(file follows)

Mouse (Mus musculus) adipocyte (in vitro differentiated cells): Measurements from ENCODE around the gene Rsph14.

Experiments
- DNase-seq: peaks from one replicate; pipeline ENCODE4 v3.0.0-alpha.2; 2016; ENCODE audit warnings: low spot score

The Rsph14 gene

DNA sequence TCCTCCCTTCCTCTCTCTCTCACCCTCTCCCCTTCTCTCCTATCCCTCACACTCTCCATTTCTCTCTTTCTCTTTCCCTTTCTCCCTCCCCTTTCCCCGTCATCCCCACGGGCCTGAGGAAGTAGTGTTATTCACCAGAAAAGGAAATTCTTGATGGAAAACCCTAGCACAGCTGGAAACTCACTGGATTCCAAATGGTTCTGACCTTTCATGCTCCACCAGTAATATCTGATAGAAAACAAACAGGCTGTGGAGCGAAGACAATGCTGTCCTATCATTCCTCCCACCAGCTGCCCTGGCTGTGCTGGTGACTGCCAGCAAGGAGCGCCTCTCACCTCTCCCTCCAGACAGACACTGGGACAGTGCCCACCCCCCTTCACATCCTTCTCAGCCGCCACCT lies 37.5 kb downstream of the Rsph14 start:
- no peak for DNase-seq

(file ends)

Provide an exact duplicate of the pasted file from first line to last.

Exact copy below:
Mouse (Mus musculus) adipocyte (in vitro differentiated cells): Measurements from ENCODE around the gene Rsph14.

Experiments
- DNase-seq: peaks from one replicate; pipeline ENCODE4 v3.0.0-alpha.2; 2016; ENCODE audit warnings: low spot score

The Rsph14 gene

DNA sequence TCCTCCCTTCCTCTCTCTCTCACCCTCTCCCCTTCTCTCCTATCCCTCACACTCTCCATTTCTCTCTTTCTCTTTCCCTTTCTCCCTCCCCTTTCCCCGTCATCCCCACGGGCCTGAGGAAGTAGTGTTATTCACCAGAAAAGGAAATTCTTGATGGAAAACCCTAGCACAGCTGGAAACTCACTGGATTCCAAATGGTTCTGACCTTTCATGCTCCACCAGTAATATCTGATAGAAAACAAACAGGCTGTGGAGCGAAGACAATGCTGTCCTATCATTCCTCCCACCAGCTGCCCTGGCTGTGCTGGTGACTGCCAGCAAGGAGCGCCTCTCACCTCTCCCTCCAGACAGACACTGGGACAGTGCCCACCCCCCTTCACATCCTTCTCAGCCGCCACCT lies 37.5 kb downstream of the Rsph14 start:
- no peak for DNase-seq